Why CRM and loyalty depend on corporate values

WM Circle Logo

By: Wise Marketer Staff |

Posted on August 9, 2004

Many organisations make the mistake of launching customer loyalty programmes and CRM systems before they identify their values, according to Customer Care Coach, which promotes a full understanding and implementation of organisational values before implementing such initiatives.

JoAnna Brandi of Customer Care Coach, a Florida-based customer care and loyalty consultancy, asserts that for employees to be fully empowered to consistently create customer experiences that foster loyalty, they must first "understand and live the organisation's values". They must therefore understand what those values are, and how they should affect employee behaviour. Clearly defined corporate values provide a framework for the day-to-day choices employees make, and for the actions they take toward achieving organisational goals.

"You can encourage your staff to deliver excellent customer service until the cows come home, and you can buy a top-of-the-line CRM system. But if your organisation isn't clear on its values - what it stands for - you're very likely to undermine your efforts," Brandi explained.

Unifying values
According to Brandi, unifying values are factors that drive an organisation's culture. For example, if employees know that 'excellence' is an organisational value, they will make more choices with that in mind. If 'teamwork' is a corporate value, they are more likely to make choices and take actions with the team's best interests in mind.

Values have several different effects on the company and its employees:

  • They make it easier for employees to work out how to 'do the right thing';
  • They foster strong feelings of personal effectiveness and pride;
  • They help everyone to agree about goals and to understand job expectations;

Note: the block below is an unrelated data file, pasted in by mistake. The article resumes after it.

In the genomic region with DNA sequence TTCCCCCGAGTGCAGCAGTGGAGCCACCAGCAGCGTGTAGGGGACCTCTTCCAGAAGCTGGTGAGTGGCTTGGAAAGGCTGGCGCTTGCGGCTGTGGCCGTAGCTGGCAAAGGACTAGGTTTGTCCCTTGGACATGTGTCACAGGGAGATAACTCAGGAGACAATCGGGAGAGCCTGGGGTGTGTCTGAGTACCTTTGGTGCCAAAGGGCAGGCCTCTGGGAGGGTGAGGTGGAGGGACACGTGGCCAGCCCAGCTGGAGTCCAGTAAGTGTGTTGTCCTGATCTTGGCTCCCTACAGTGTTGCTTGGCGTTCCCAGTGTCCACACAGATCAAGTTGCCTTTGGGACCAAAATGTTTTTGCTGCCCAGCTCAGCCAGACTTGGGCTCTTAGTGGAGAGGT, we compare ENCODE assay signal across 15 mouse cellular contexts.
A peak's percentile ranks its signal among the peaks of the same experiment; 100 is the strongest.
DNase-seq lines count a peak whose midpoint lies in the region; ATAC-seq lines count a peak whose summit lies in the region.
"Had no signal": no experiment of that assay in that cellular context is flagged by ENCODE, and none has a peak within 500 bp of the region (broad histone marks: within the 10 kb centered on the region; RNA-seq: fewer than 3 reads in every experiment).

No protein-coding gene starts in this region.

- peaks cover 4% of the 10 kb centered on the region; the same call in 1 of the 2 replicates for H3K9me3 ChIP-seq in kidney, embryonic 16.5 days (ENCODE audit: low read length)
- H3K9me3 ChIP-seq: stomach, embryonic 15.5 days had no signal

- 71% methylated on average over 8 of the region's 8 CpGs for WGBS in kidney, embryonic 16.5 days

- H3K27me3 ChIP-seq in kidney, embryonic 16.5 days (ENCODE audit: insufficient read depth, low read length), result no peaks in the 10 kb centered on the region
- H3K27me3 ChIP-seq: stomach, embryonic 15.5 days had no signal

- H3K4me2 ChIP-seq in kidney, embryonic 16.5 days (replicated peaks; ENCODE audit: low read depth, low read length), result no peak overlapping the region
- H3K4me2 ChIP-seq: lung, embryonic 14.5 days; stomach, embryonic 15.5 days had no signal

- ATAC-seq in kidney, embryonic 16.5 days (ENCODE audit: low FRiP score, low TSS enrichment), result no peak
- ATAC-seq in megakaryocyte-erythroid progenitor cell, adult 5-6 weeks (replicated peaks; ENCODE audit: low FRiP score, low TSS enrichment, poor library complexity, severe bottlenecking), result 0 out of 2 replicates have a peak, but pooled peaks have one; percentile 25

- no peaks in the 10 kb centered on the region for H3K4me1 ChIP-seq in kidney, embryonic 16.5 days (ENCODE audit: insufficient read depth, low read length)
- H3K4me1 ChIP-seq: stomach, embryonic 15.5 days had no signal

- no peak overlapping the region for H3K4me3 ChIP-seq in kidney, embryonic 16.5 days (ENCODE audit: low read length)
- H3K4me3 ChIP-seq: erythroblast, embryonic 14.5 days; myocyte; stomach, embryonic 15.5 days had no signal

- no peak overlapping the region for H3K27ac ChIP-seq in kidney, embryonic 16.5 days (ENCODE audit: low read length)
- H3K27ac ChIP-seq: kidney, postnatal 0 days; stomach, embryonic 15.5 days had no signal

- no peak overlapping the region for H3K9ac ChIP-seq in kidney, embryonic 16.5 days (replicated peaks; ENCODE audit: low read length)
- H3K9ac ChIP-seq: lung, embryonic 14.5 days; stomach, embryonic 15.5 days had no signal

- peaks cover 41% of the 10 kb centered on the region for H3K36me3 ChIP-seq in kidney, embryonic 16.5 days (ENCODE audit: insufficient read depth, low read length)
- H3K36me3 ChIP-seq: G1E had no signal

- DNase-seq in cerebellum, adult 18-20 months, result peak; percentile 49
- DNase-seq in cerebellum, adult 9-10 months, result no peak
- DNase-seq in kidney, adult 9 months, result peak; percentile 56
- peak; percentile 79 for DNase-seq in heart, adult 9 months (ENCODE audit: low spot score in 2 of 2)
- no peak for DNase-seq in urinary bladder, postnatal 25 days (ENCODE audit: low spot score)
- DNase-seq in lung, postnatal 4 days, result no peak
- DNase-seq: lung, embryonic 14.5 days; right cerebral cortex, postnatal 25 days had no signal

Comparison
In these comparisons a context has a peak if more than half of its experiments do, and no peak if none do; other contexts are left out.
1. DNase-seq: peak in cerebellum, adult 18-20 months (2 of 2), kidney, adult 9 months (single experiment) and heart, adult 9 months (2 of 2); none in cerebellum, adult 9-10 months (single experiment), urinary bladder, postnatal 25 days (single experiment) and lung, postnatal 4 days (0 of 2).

• They reduce levels of job stress and tension;
  • They provide a sense of order without appearing to impose rigid rules;
  • They promote high levels of loyalty to the company.

Five steps
Brandi described one of the biggest mistakes companies make: believing that they're already living the values they feature in public relations and marketing materials. "There's often a huge gap between the values organisations say they have and the values they'd like to have or are actually living," warned Brandi. To help close that gap, she proposes five steps for defining, refining and reinforcing organisational values:

  1. Brainstorm, explore and clarify organisational values. Give everyone a clear, common, everyday understanding of how you define your values and what they look like in terms of daily behaviour. But simply using words like 'integrity' or 'balance' is not enough because everyone has their own definition of what those words mean.
  2. Make sure your values are 'customer-focused'. This will help achieve or maintain your competitive edge. This means you've taken the time to look at what your customers value, and it usually requires an 'outside-in' view of the company. Spend time understanding what the customer expects, what their goals and dreams are, and how they feel about doing business with the company.
  3. Give each employee the chance to uncover their personal values. Research shows that even if personal values are not in step with corporate values, employees who are clear on what their own personal values are tend to be more engaged in and committed to their work.
  4. Reinforce values. Make sure they are an integral part of your hiring, orientation, and ongoing training programmes. Management should consciously model organisational values, and encourage and praise staff members when they exhibit behaviour that support company values.
  5. Revisit values regularly. You will need to keep checking to see that they still make sense, and determine whether or not any changes are needed.

Cynical consumers
"Today's more cynical, demanding consumers are looking for companies that are driven by values, not just profit motives," explained Brandi. "Those that know and live their values tend to create great places to work in and do business with. They enjoy healthy profits as a result of their customers returning to buy more, often with friends and colleagues in tow."

According to Brandi's special report, entitled 'Making the Intangible Tangible: Identify Your Values & Transform Them Into Action', companies that live by their values and keep customers more easily are the ones that create profits more readily. The complete report can be purchased directly from the Customer Care Coach web site (for US$39, at the time of writing).

More Info: